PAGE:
We all have our different opinions on all of the video games that are released every year. One person might love a particular game while the other person might not. For me, I always like to see why they might not like the same game that I do so I can better understand their opinions. Sometimes I fail to see why people hate it, but other times, I can totally see where they are coming from. To each their own, I say, but knowing how people sometimes act when you disagree with them, we might never find peace among opinions. One of those games that is causing such a situation is Namco Bandai’s Project X Zone. What is essentially a sequel to Namco X Capcom, Project X Zone is either liked by gamers or not. I have seen both sides of the argument, and you can stick me on the side with gamers who like this game, because as of right now, it is the best 3DS RPG experience, until we get Mario and Luigi Dream Team next month. The game that combines Capcom, Sega, and Namco characters is definitely worth checking out, but why? Read on to find out!
The story is about a private investigator/ninja (awesome sounding job) named Kogoro Tenzai. He is helping a young woman named Mii Kouryuuji, who is also trained to use highly dangerous weaponry. Anyway, Kogoro is helping Mii with a case about a sacred stone called the Portalstone which was stolen from Mii’s mansion. After that, chaos ensues! Different worlds and realities start mixing together with characters from Namco, Capcom, and Sega, all clashing or joining forces to stop whatever force stole the stone in order to rule all dimensions and worlds. I have talked to some people who have made sense with what happens in the story and how it relates to Namco X Capcom. For me however, and probably many others, I didn’t pay too much attention to how all of what happens in the story, well, happens. I actually found it more fun to see how the characters from different franchises and companies worked off of each other. The dialogue is what makes the somewhat confusing story enjoyable, since not one character is left behind in the story and each one has a line. I just think it would be hard to explain what exactly happens in this story. It’s like if the Marvel vs. Capcom franchise actually had a story. How would you make a sensible story with all of the characters coming together?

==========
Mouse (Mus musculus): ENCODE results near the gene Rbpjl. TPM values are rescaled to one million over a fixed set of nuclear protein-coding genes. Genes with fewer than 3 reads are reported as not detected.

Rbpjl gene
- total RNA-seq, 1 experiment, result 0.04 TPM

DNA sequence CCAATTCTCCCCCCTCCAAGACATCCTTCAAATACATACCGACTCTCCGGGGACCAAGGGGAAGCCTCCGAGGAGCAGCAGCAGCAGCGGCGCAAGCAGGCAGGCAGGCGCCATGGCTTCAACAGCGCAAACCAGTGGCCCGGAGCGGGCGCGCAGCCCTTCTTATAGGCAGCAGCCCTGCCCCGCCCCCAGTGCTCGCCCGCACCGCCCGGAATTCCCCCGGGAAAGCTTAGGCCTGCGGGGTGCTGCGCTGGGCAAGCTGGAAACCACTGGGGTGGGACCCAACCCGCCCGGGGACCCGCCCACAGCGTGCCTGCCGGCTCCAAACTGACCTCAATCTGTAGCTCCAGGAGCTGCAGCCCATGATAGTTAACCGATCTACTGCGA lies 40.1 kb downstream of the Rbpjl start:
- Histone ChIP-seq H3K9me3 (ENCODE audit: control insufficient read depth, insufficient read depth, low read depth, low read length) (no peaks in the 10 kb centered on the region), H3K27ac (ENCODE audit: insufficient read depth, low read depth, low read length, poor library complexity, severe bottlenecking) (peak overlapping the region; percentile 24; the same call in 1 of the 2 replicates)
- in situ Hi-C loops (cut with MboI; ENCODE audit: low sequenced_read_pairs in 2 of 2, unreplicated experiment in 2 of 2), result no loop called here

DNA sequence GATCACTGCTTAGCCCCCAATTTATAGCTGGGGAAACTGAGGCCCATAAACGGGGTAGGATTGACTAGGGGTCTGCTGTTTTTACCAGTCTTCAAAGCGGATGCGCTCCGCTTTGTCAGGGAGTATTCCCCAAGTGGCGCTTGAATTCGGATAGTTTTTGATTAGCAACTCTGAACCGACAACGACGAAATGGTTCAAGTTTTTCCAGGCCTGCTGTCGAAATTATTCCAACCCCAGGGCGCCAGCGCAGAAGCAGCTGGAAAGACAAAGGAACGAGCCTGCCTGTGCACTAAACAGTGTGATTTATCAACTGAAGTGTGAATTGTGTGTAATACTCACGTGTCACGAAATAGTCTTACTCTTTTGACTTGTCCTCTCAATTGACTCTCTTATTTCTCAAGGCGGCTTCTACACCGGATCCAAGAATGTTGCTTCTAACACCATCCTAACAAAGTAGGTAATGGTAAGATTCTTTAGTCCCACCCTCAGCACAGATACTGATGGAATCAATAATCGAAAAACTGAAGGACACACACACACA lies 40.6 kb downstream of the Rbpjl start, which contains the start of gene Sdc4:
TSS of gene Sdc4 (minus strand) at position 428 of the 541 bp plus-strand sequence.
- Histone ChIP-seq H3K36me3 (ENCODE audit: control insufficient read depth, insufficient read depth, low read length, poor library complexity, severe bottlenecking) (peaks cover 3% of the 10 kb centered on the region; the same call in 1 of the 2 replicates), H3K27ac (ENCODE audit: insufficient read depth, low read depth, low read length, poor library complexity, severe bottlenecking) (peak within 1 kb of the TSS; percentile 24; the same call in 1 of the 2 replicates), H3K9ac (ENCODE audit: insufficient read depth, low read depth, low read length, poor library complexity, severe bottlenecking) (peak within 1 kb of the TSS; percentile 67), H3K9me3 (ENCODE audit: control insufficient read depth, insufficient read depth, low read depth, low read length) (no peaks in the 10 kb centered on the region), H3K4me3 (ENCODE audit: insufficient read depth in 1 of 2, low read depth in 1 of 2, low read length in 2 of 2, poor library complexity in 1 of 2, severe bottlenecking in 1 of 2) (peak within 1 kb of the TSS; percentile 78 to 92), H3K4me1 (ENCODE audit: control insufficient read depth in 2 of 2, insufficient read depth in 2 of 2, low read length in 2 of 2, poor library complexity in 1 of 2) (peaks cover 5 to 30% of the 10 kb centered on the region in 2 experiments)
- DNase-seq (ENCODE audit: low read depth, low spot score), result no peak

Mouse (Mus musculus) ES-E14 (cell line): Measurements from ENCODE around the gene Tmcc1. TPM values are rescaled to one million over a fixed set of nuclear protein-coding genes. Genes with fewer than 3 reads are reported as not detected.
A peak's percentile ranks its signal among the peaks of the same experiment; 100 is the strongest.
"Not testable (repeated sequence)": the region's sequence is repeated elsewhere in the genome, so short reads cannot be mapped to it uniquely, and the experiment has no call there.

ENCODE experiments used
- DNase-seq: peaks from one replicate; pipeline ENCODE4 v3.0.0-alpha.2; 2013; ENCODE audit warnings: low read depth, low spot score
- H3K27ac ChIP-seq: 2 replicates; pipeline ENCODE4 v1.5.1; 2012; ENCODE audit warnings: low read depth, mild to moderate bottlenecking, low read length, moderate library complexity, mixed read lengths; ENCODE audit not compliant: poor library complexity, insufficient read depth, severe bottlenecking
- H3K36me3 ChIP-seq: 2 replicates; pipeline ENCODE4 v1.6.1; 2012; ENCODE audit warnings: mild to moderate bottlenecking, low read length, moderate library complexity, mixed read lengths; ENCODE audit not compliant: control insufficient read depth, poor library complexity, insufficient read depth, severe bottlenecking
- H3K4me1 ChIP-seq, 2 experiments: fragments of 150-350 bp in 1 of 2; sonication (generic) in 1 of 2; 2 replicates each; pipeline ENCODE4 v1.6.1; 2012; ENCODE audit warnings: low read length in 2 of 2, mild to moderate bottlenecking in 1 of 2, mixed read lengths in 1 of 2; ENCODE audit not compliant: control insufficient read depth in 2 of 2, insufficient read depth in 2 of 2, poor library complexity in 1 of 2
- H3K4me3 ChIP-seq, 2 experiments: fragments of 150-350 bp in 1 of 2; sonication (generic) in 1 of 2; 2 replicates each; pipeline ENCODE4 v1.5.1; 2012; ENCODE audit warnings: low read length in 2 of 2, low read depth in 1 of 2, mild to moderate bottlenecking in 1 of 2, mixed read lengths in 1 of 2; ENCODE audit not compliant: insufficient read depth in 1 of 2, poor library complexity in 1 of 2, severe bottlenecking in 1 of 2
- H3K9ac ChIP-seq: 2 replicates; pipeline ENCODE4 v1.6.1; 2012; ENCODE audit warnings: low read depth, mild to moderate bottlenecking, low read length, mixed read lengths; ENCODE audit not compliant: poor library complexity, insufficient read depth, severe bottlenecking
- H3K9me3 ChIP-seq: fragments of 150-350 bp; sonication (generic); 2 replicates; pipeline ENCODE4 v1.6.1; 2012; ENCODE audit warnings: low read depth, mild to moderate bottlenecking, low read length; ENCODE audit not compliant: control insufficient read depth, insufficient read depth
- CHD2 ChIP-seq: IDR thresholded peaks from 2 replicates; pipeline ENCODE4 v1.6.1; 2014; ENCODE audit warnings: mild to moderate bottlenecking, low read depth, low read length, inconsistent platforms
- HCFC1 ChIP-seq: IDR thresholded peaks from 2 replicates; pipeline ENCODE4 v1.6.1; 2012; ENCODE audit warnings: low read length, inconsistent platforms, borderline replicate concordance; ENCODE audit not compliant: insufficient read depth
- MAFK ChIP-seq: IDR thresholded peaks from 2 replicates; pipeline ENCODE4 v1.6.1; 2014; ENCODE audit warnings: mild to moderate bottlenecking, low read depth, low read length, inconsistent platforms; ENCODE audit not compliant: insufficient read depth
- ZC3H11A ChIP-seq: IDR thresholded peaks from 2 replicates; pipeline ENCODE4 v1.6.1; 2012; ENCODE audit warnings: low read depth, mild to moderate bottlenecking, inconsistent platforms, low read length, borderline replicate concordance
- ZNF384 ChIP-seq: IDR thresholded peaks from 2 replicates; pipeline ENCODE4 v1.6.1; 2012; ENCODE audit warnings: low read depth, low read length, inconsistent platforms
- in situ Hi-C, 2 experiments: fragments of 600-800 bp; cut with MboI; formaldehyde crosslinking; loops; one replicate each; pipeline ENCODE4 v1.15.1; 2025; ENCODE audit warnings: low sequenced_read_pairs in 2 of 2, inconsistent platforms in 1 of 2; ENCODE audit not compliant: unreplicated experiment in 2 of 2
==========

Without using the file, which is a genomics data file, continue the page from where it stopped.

The gameplay is where Project X Zone shines. It is an action/turn-based/tactical-RPG. The setup of the battlefield is very similar to games like Final Fantasy Tactics. You move units consisting of two characters and one assist unit across a grid-like battlefield. If you are in range of an enemy, you go into battle. The player is then taken to a 2D battlefield where you are given a certain amount of attacks to wail on the opposing enemy. The combat is very similar to Namco X Capcom, so if you have somehow played that game, you will get this game’s combat down right away. While you are using said attack points, you can call on an assist attack or a support attack from another unit that is nearby to damage the enemy. If your EXP bar reaches 100%, you can pull off a very special and huge damage-dealing super move onto said enemies or boss. A lot of people and critics have said that the combat is very shallow. Well, it sounds to me like they didn’t play it that much, because there is a subtle sense of strategy that the combat offers. If you keep juggling the enemies in the air with the attacks, it does more damage. This is especially a helpful technique, since bosses and certain enemies have block meters, and you really don’t want to have that block bar back to full and wasting attacks. It also helps when you are facing against these kinds of enemies to choose an attack that will automatically break the block bar and send the characters flying into the air. The strategy can be even deeper if you choose which assist unit goes with which main unit, since pairing up one assist character with a different unit might help that unit do more damage on the enemy. So yes, if you do not learn the details of how the combat actually works, you can see why people call it a button masher, but the game becomes much deeper when you put in the ideas of juggling enemies, equipment, and which assist character to be put into which unit. The game will take you a good while to beat since, well, it is an RPG. There is no multiplayer, but with how tactical RPG’s play, I think multiplayer would just be a snooze fest.